Talk:Using SSH Passphrases

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An alternative would to be to use authentication keys (see man ssh-keygen). This means that a “secret” key is stored on your computer along with a corresponding public key. On other computers that you ssh to you put public key in ~/.ssh/authorized_keys(2). Now ssh should never require a password. Of course, this solution means that if anyone obtains your secret key all the computers are compromised. But it’s probably simpler to set up.
--Jonathan Hunt 18:27, 8 May 2007 (MDT)


We are already using authentication keys. The "passphrase" I am talking about here is the one used to protect the key itself, not the one used to log into the remote account. This means you have to give the passphrase whenever you want to use the key. This is much more secure than using an unprotected key, and we encourage our users to take this approach whenever possible.

Using a key passphrase might seem pointless, since you could just as well use the remote account password instead, but there are several advantages. One is that the password never travels over the wire. Another is that you can disable password access via ssh altogether on the remote machine, so that no-one can hack in without a key. A third is that setting up accounts is much safer, since instead of somehow communicating an initial password to a new user, they send you the public part of their key. Finally, by using ssh-agent, you set things up so that you only have to give the key passphrase once, for example at login, and so it can be a much longer string. The unprotected key is cached in memory, but never on disk.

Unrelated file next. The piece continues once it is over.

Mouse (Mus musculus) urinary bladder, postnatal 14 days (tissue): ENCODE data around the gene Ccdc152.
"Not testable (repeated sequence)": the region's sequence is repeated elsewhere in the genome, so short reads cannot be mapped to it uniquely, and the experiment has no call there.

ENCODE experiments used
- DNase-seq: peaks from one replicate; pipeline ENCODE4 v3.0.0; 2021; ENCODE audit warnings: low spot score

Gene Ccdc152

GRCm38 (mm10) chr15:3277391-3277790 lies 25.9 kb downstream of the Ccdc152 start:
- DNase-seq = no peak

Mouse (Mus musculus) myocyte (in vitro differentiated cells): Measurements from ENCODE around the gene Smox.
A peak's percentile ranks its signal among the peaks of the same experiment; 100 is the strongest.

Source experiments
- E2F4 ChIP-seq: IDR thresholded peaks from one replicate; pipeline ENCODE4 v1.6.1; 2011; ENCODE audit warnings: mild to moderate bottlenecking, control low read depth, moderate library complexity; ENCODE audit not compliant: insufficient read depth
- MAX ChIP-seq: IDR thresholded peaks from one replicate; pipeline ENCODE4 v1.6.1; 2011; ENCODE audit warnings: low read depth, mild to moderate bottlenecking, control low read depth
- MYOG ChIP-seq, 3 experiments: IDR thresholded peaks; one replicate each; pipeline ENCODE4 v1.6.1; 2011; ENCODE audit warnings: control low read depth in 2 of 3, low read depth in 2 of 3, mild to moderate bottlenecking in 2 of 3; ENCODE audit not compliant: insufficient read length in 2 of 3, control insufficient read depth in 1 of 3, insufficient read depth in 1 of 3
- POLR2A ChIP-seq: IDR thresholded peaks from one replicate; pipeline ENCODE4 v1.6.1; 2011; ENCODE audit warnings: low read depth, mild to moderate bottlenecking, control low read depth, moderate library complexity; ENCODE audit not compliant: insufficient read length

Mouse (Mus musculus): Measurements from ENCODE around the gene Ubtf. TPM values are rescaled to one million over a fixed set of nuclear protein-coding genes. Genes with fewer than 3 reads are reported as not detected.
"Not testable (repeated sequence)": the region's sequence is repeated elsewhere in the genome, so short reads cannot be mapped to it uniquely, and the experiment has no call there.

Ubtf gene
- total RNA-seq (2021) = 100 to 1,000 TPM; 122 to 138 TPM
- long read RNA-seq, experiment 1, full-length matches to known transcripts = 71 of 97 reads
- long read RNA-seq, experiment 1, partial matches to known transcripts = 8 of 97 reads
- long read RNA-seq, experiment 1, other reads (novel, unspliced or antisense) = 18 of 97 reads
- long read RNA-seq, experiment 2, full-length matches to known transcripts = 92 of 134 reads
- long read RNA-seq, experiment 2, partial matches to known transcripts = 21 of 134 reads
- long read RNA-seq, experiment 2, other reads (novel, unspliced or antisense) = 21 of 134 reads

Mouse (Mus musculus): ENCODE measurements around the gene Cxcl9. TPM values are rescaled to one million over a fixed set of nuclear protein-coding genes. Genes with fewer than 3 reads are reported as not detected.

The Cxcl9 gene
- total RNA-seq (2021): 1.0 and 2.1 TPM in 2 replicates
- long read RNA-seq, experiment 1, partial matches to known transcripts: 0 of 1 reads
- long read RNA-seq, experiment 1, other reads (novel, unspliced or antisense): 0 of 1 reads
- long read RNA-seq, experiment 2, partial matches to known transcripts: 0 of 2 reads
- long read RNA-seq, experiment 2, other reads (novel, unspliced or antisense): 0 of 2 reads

This page is about how to set up this scenario so that you can give the passphrase once, via the GUI, at login.
--Neil Mayhew 10:34, 10 May 2007 (MDT)


Ooops - sorry - I probably should have read the post a little better.
--Jonathan Hunt 20:14, 10 May 2007 (MDT)